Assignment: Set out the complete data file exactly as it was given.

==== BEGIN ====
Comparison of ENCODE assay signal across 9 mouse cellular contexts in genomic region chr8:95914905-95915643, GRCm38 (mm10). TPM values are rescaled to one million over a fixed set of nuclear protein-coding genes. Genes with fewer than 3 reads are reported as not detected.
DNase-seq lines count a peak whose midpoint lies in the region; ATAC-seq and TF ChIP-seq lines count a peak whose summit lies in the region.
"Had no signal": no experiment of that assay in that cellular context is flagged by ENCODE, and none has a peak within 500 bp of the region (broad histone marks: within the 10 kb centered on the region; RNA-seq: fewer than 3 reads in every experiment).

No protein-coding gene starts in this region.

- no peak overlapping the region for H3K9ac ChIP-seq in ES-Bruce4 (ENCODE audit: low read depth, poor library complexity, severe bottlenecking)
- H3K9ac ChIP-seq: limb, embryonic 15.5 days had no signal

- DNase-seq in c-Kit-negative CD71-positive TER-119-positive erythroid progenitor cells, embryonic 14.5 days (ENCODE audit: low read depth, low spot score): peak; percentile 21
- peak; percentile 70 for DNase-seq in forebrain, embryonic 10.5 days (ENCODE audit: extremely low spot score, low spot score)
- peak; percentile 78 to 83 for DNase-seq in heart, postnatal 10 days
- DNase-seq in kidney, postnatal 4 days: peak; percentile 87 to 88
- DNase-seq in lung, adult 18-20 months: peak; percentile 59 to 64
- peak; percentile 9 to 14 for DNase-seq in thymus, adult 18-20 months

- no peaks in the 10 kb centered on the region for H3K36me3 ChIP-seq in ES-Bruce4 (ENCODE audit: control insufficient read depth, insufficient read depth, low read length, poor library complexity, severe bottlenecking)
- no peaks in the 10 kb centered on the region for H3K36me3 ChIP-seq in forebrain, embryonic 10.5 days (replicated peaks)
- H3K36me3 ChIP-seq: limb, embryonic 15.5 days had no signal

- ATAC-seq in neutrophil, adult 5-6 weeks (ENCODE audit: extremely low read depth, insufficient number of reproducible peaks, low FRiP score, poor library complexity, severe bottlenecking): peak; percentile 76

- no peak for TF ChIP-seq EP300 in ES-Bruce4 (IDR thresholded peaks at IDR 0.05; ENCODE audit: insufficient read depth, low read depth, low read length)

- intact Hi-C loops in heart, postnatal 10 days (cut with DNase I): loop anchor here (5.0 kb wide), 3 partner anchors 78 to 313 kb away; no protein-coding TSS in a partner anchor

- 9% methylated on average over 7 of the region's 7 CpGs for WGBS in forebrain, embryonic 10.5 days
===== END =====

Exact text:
Comparison of ENCODE assay signal across 9 mouse cellular contexts in genomic region chr8:95914905-95915643, GRCm38 (mm10). TPM values are rescaled to one million over a fixed set of nuclear protein-coding genes. Genes with fewer than 3 reads are reported as not detected.
DNase-seq lines count a peak whose midpoint lies in the region; ATAC-seq and TF ChIP-seq lines count a peak whose summit lies in the region.
"Had no signal": no experiment of that assay in that cellular context is flagged by ENCODE, and none has a peak within 500 bp of the region (broad histone marks: within the 10 kb centered on the region; RNA-seq: fewer than 3 reads in every experiment).

No protein-coding gene starts in this region.

- no peak overlapping the region for H3K9ac ChIP-seq in ES-Bruce4 (ENCODE audit: low read depth, poor library complexity, severe bottlenecking)
- H3K9ac ChIP-seq: limb, embryonic 15.5 days had no signal

- DNase-seq in c-Kit-negative CD71-positive TER-119-positive erythroid progenitor cells, embryonic 14.5 days (ENCODE audit: low read depth, low spot score): peak; percentile 21
- peak; percentile 70 for DNase-seq in forebrain, embryonic 10.5 days (ENCODE audit: extremely low spot score, low spot score)
- peak; percentile 78 to 83 for DNase-seq in heart, postnatal 10 days
- DNase-seq in kidney, postnatal 4 days: peak; percentile 87 to 88
- DNase-seq in lung, adult 18-20 months: peak; percentile 59 to 64
- peak; percentile 9 to 14 for DNase-seq in thymus, adult 18-20 months

- no peaks in the 10 kb centered on the region for H3K36me3 ChIP-seq in ES-Bruce4 (ENCODE audit: control insufficient read depth, insufficient read depth, low read length, poor library complexity, severe bottlenecking)
- no peaks in the 10 kb centered on the region for H3K36me3 ChIP-seq in forebrain, embryonic 10.5 days (replicated peaks)
- H3K36me3 ChIP-seq: limb, embryonic 15.5 days had no signal

- ATAC-seq in neutrophil, adult 5-6 weeks (ENCODE audit: extremely low read depth, insufficient number of reproducible peaks, low FRiP score, poor library complexity, severe bottlenecking): peak; percentile 76

- no peak for TF ChIP-seq EP300 in ES-Bruce4 (IDR thresholded peaks at IDR 0.05; ENCODE audit: insufficient read depth, low read depth, low read length)

- intact Hi-C loops in heart, postnatal 10 days (cut with DNase I): loop anchor here (5.0 kb wide), 3 partner anchors 78 to 313 kb away; no protein-coding TSS in a partner anchor

- 9% methylated on average over 7 of the region's 7 CpGs for WGBS in forebrain, embryonic 10.5 days